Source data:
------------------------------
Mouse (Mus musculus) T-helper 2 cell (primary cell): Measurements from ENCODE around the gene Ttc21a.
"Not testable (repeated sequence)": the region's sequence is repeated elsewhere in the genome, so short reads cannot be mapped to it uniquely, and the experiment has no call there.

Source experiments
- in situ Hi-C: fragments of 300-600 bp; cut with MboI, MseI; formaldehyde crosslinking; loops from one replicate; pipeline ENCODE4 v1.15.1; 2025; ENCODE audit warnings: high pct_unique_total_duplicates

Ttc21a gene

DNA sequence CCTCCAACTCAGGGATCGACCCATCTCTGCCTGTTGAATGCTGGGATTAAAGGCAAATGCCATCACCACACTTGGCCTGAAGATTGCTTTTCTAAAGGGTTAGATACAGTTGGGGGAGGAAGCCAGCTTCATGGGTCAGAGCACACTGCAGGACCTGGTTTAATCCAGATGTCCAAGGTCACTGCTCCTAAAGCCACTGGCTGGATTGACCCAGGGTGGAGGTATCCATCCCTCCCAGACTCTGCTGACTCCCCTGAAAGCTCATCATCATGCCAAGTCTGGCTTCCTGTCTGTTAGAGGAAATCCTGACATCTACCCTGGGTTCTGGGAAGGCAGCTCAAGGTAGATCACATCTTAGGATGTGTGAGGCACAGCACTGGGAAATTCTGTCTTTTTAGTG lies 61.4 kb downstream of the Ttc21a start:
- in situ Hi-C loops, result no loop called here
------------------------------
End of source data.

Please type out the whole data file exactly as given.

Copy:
Mouse (Mus musculus) T-helper 2 cell (primary cell): Measurements from ENCODE around the gene Ttc21a.
"Not testable (repeated sequence)": the region's sequence is repeated elsewhere in the genome, so short reads cannot be mapped to it uniquely, and the experiment has no call there.

Source experiments
- in situ Hi-C: fragments of 300-600 bp; cut with MboI, MseI; formaldehyde crosslinking; loops from one replicate; pipeline ENCODE4 v1.15.1; 2025; ENCODE audit warnings: high pct_unique_total_duplicates

Ttc21a gene

DNA sequence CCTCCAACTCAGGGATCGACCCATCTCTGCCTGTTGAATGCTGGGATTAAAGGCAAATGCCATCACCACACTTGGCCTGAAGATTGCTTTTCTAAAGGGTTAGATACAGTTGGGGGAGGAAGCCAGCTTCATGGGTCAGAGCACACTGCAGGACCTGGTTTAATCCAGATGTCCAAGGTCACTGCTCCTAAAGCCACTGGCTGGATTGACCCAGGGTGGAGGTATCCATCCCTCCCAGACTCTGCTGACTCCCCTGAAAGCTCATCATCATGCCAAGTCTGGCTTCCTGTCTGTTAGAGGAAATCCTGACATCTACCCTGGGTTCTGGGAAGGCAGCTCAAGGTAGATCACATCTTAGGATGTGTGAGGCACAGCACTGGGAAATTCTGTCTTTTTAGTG lies 61.4 kb downstream of the Ttc21a start:
- in situ Hi-C loops, result no loop called here